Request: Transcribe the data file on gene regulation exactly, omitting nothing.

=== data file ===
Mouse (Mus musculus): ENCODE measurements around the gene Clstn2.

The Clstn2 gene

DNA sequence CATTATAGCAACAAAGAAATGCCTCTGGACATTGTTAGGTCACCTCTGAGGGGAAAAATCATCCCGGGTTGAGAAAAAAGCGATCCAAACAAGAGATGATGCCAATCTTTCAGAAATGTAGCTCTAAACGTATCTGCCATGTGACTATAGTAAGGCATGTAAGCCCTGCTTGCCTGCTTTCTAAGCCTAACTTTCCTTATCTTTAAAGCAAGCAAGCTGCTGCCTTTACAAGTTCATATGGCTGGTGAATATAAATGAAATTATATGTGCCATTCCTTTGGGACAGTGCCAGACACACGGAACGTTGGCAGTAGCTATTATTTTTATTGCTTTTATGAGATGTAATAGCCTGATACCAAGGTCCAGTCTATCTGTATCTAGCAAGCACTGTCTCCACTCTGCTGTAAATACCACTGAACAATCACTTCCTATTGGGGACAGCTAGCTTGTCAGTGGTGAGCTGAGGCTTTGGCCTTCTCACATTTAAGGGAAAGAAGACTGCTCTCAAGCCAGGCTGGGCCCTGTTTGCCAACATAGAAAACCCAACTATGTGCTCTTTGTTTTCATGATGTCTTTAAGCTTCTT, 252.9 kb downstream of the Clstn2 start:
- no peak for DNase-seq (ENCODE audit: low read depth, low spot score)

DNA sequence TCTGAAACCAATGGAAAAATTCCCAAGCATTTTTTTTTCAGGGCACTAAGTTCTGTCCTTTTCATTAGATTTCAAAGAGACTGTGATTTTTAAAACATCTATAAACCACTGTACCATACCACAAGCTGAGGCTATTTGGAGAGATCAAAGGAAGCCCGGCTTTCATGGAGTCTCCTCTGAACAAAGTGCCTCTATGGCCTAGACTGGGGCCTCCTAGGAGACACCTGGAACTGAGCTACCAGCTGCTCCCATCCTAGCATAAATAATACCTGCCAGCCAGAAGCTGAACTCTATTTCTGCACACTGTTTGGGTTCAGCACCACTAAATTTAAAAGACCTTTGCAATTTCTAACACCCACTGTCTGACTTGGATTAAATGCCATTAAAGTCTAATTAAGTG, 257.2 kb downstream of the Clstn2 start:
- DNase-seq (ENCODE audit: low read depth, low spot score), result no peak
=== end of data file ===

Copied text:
Mouse (Mus musculus): ENCODE measurements around the gene Clstn2.

The Clstn2 gene

DNA sequence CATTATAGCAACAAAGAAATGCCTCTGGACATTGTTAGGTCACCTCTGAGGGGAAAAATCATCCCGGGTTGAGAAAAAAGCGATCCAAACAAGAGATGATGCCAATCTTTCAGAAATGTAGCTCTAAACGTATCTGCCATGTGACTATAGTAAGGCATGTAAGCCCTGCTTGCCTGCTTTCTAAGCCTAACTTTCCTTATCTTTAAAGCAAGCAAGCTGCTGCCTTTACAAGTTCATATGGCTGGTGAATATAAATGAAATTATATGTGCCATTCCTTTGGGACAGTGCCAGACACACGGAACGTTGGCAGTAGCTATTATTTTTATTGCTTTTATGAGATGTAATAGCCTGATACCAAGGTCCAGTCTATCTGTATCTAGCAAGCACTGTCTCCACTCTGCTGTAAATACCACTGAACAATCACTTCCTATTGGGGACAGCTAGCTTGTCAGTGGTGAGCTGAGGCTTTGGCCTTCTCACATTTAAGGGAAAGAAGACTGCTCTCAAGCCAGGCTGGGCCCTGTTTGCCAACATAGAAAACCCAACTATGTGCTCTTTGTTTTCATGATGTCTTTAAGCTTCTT, 252.9 kb downstream of the Clstn2 start:
- no peak for DNase-seq (ENCODE audit: low read depth, low spot score)

DNA sequence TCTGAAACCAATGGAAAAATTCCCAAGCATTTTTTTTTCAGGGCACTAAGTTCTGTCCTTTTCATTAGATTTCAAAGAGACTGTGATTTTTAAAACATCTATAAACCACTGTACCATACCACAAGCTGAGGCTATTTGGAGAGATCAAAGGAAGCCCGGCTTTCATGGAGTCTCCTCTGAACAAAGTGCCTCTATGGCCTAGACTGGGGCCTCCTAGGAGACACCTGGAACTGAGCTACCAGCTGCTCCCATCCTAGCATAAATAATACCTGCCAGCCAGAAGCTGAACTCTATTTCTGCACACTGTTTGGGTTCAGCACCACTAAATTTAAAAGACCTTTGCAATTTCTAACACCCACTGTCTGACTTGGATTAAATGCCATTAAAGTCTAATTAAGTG, 257.2 kb downstream of the Clstn2 start:
- DNase-seq (ENCODE audit: low read depth, low spot score), result no peak